Angry Passengers Think Airlines Should Charge Obese Passengers More For Their Seats
It's a heavy topic
Flying can be stressful, but it turns out that your fellow travellers may be worried about more than airline safety.
More than a third of those who take flights believe that the weight of obese passengers should be taken into account when they book their ticket.
Travellers have vented their frustration at a perceived unfairness in airline baggage polices.
In a study of UK adults, 39% of those surveyed favoured a combined weight allowance - taking both passenger weight and that of their luggage into account, with charges incurred for those who exceed this mix.
When asked about the existing rules, in new data released by online travel company eDreams.co.uk, 55% of those surveyed were satisfied with current regulations - a number close to the 61% of people who are currently overweight or obese in the UK.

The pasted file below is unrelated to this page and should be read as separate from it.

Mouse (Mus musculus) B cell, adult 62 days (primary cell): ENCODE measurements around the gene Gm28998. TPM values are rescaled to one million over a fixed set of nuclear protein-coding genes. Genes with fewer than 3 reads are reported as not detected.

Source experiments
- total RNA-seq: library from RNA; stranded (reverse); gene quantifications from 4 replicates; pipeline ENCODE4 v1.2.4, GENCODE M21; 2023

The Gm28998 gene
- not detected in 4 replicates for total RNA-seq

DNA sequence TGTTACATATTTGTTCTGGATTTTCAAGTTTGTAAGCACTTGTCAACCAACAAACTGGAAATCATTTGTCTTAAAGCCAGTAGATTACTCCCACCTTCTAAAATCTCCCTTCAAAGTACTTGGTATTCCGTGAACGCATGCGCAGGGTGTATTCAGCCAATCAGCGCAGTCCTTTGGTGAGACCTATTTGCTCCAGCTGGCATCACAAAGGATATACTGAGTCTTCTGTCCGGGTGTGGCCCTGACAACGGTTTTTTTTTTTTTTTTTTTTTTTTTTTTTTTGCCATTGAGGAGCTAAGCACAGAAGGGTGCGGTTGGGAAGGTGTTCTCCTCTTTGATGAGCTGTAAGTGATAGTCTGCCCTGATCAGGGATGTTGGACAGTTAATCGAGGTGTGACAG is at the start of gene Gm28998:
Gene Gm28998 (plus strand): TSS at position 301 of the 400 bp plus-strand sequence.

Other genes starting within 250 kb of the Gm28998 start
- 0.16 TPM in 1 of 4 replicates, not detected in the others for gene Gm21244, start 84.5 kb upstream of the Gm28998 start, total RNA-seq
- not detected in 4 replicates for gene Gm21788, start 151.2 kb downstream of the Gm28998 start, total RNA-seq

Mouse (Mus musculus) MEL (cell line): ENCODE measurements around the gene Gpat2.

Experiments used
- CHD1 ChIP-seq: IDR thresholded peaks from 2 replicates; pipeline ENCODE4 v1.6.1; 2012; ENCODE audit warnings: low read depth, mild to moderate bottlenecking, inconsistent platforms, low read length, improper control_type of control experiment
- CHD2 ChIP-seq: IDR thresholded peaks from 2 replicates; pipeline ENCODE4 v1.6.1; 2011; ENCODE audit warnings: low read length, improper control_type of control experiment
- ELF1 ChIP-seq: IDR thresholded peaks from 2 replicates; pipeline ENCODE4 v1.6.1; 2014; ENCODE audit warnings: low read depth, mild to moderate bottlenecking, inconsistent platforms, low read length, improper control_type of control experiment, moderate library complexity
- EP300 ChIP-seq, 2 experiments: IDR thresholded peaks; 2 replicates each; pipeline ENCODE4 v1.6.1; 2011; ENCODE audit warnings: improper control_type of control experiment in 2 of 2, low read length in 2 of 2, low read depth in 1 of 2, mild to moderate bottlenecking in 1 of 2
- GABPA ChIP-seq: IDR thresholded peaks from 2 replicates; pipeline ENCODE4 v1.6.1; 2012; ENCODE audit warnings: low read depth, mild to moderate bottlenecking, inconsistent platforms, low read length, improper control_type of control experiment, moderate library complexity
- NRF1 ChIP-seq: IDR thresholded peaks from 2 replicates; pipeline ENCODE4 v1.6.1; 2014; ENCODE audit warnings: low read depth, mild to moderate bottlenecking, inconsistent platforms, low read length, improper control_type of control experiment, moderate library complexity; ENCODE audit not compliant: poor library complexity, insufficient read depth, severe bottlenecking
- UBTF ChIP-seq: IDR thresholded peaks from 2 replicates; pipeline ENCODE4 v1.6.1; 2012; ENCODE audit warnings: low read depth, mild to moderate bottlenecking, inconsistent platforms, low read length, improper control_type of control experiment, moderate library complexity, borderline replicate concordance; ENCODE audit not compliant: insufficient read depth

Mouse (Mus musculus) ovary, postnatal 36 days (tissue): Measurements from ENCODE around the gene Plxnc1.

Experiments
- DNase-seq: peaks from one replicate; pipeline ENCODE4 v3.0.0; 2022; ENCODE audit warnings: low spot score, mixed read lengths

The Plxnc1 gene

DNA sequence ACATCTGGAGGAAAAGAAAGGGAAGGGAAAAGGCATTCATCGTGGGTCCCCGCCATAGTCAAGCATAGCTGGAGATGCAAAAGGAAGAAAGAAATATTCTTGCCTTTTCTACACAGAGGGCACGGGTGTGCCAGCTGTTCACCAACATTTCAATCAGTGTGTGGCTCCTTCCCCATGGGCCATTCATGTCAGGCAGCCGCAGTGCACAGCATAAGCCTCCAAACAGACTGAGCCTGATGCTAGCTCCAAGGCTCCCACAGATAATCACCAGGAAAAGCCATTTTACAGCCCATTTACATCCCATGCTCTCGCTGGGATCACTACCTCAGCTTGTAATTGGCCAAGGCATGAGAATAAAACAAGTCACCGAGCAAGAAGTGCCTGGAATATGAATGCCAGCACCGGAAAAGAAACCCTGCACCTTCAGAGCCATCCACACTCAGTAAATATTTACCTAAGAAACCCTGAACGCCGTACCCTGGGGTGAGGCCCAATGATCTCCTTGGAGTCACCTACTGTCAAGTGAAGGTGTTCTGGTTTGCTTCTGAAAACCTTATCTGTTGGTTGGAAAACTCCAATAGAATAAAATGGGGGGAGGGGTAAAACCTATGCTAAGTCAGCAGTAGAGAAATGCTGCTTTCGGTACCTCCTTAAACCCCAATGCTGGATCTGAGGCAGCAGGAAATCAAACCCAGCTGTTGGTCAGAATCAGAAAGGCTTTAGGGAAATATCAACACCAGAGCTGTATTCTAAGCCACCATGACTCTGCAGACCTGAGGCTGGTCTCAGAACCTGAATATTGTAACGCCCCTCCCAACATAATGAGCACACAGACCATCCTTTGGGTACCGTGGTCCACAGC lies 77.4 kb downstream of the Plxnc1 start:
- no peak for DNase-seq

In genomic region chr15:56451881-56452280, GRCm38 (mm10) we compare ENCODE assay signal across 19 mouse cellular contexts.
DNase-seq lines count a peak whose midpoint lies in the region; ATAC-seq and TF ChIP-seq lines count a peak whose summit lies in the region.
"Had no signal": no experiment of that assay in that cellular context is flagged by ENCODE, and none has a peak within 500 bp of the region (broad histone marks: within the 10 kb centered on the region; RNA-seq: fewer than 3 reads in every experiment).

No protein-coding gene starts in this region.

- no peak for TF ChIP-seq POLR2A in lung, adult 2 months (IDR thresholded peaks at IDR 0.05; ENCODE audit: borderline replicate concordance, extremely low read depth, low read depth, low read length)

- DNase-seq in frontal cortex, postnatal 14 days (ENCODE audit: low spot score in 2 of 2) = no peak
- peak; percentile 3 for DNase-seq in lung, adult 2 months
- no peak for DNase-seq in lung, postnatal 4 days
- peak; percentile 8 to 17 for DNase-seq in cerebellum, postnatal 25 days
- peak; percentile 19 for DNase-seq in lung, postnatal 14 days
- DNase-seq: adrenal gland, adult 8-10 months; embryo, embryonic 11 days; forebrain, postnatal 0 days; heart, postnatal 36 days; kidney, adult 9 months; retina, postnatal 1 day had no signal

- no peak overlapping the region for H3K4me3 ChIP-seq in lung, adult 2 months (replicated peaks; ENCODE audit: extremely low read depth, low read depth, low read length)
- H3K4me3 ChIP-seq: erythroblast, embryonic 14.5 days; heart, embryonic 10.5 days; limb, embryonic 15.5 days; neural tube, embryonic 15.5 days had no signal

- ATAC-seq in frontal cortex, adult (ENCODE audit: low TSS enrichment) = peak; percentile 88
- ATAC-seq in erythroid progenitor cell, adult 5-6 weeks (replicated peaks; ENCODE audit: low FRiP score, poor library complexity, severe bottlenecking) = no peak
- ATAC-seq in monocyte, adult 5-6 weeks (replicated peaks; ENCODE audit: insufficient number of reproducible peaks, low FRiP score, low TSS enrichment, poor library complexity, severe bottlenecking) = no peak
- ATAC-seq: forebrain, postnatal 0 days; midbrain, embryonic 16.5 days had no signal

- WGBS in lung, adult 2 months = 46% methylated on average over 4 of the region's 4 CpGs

Of the 45% who disagreed with the current airline rules, a militant 18% admitted to feeling ‘angry’ that those weighing more are entitled to an equal amount of airline baggage.
Combined weight allowances were favoured by 41% in the North West, with younger travellers are less likely to favour a combined weight allowance, with the majority of respondents in agreement aged between 35-44 or 55 plus (43% and 39% respectively).
Women are significantly more affected by luggage weight limits, with 28% of female respondents finding it the most stressful element of their holiday (compared to just 16% of men) and 18% admitting to pooling their luggage allowance with a partner, so that they can take more.
Kasia Jankowska, travel expert from eDreams commented: "It is clear that many travellers - in fact 26% in this study - find packing to meet a specific weight restriction a huge cause of stress, which has in turn caused a substantial amount of resentment between passengers."